Mood music for this story: Orinoco Flow (Enya), Silence (Delerium with Sarah McLachlan), Fear (Sarah McLachlan)
Death...didn't feel like I thought it
would. I didn't die so much as
I transformed. I could feel the Force thrumming through my
phsycial body, gathering me up into itself. When the ruin that was
my former Padawan dealt the killing blow, I was already halfway to
another place. No pain, not even much surprise, though a pang of
regret went through me when I heard Luke cry out. This was a hell of
a time to leave Amidala's children...but my time was over. The
future belonged to them.
The physical world I'd lived in faded
almost entirely from my
perceptions. I knew it was still there, like background noise. If I
wanted to, I could force a part of myself back into that world,
weaving myself a visual image from the Force itself. I didn't.
Something else called to me, another place drew me along.
Color and light, all around me, tints
and shades I had never seen as
a living man, that I'd never imagined existed. A small storm of
color danced before me, a glittering array of blues and greens. The
storm stabilized, and my Master stood before me, younger than I had
ever seen him outside of Master Yoda's holos. I searched for a
voice, found something that would do.
He smiled, that dazzling full smile that
I'd seen so rarely in life.
He opened his arms and I found myself gathered into the warm embrace
of the spirit I'd loved for over half my life.
"I am sorry you had the death you did," he said softly.
I managed a short laugh. "Shouldn't that be my line?"
"I wasn't killed by my own Padawan."
I shook my head in violent denial. "That thing isn't Anakin!"
My surroundings dimmed, Qui-Gon's features
blurring in my sight.
Scratchy voices rasped in my ear. In the growing dimness, I thought
I recognized faces, twisted with anger and hatred. Fear spiked
The space around us stabilized once more.
Qui-Gon wore a familiar
expression, the quiet sorrow that meant I had disappointed him
"If all you bring here is your hate,
Obi-Wan, you will have a hard
time of it."
"I don't understand."
He sighed. "No...it's not something
the Order explored in much
detail--at least, not after we became more martial than
contemplative. Walk with me. I will try to explain."
Our surroundings blurred again, like paint
washing away in the rain.
Qui-Gon remained a warm, constant presence as we shifted through a
bewildering landscape that I half-recognized, though I had never seen
its like before. Gradually, the brightness returned and the colors
stabilized. We stood on a black sand beach, a bright sea washing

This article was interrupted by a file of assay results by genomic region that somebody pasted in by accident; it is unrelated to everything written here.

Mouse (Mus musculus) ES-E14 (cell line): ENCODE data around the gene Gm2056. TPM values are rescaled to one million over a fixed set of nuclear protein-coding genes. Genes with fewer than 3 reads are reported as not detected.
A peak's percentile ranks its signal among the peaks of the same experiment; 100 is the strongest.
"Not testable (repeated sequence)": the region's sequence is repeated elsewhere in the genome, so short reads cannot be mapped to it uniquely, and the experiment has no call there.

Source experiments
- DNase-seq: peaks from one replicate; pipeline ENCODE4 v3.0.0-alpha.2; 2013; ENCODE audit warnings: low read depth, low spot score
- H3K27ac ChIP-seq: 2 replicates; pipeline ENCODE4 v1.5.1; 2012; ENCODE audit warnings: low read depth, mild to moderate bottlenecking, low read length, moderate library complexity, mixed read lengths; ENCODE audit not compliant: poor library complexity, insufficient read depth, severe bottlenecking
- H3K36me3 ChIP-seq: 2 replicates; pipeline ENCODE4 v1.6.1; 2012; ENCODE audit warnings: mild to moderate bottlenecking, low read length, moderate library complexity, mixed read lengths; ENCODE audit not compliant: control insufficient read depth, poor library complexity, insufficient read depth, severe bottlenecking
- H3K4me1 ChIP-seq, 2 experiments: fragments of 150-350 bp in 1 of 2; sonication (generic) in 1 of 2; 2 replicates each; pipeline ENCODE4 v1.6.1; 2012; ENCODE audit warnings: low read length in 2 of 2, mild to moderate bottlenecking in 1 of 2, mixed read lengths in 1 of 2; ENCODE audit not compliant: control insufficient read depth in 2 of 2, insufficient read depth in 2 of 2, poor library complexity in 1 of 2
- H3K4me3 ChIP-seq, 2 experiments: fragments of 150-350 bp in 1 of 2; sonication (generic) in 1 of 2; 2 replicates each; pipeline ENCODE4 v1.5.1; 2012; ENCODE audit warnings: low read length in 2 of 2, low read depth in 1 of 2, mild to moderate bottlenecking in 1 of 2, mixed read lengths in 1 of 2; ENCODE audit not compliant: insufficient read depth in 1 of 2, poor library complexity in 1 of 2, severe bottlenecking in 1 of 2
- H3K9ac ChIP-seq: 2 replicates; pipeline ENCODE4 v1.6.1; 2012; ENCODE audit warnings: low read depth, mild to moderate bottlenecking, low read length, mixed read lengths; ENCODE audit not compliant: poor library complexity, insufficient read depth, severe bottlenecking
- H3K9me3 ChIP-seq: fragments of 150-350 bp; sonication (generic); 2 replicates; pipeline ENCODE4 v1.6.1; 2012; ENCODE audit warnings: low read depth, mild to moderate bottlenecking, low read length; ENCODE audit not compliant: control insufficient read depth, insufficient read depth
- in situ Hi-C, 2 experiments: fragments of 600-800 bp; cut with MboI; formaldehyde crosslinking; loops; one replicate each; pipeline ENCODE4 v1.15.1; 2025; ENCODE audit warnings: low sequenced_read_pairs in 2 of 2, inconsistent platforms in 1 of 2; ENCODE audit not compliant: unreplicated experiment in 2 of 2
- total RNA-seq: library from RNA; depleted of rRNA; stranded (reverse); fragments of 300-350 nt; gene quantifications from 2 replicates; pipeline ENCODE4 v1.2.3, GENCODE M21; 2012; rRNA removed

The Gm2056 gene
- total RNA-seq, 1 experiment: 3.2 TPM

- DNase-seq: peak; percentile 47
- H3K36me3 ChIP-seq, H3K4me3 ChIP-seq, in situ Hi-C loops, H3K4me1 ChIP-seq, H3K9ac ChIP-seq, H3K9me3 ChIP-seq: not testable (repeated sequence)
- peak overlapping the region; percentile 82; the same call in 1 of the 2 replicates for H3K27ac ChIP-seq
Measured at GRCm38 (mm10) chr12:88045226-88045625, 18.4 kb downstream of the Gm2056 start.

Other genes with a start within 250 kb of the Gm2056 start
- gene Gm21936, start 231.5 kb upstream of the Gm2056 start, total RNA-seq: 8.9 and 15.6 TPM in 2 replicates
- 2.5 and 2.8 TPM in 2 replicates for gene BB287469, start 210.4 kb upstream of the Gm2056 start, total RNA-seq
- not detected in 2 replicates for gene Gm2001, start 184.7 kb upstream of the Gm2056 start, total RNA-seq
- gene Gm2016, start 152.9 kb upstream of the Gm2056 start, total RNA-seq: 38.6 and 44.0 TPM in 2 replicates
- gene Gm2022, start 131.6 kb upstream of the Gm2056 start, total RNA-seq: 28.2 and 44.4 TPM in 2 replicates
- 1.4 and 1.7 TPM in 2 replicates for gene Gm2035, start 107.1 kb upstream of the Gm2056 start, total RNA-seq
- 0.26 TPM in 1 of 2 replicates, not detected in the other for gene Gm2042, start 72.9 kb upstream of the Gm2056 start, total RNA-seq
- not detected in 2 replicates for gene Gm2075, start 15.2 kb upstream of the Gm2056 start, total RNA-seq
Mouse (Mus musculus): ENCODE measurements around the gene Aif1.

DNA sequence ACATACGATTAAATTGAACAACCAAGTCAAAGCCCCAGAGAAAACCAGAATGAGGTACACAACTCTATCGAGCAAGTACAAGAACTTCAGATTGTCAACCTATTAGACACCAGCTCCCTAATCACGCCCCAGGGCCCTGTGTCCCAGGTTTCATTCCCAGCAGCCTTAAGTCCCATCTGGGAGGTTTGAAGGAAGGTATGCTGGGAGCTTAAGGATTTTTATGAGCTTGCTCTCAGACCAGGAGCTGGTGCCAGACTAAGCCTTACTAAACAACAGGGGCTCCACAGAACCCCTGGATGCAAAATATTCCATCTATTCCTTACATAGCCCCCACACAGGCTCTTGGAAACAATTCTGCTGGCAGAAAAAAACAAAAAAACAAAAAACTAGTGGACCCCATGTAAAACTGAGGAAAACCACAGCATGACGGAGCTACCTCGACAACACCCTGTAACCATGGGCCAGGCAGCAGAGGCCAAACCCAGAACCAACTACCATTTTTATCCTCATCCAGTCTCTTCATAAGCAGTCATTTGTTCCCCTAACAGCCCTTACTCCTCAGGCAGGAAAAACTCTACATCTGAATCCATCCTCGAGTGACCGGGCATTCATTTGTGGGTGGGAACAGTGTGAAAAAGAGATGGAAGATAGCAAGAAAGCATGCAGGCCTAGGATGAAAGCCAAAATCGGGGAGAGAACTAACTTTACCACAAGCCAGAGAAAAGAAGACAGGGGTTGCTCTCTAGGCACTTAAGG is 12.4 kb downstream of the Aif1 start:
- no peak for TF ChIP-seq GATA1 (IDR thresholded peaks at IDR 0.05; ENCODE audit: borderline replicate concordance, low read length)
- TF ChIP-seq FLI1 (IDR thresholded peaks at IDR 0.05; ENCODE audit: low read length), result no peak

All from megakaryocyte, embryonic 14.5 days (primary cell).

against the shore. Slender, arching trees stretched upwards,
providing shade from the golden sun. I could feel its warmth, gentle
as a caress after so many years under Tatooine's harsh double suns.
The air felt cool against my face, smelling of salt water and growing
I looked up into Qui-Gon's face, meeting
his eyes. Some of the
aching strain that had weighed me down since that darkened day on
Naboo began to ease. I relaxed into his arms.
"I've missed you," I said at last.
"And I, you. You did well with your life, Obi-Wan."
"Not well enough." Bitterness
rose up, nearly choking me. Anakin
had turned. The Republic, weakened after the devastation of the
Clone Wars, crumbled before Palpatine's "New Order." The Jedi were
broken, killed in hundreds of horrible ways--though none so terrible
as Amidala's lingering death. Alderaan was now a spreading belt of
debris in the spacelanes, the "Empire" had a focus of Darkness in the
aptly named Death Star. How could he say I had done well?
"You stayed true to the Light, despite
the flood of Darkness. You
kept the teachings of the Jedi alive in your heart when they lived no
place else. You saw to the safety of Amidala's children. Do not let
what you could not do blind you to what you did accomplish."
I tore myself out of his arms, refusing
to be comforted. How could
he be so calm, so accepting? Didn't he feel this pain, this rage?
"The Light is all I stayed true to," I spat at him. Force help me, I
wanted him to hurt like I did. Like I had ever since Naboo.
"You mean your time with Adri."
Of all the possible responses, I'd never
imagined that one. Perhaps
I had forgotten much about Qui-Gon, if I thought I could predict
"He's here, you know. You can see
him, if you like. He'd like to
I shook my head in confusion. "You're not angry?"
"We cannot learn everything there
is to learn about love with just
one person, in one lifetime."
I stared at him. I heard, I understood--but
I didn't want to
"I've spoken with Adri," he
continued. "He is a good man, and loves
And he wanted to see me, Qui-Gon had said.
The idea of meeting with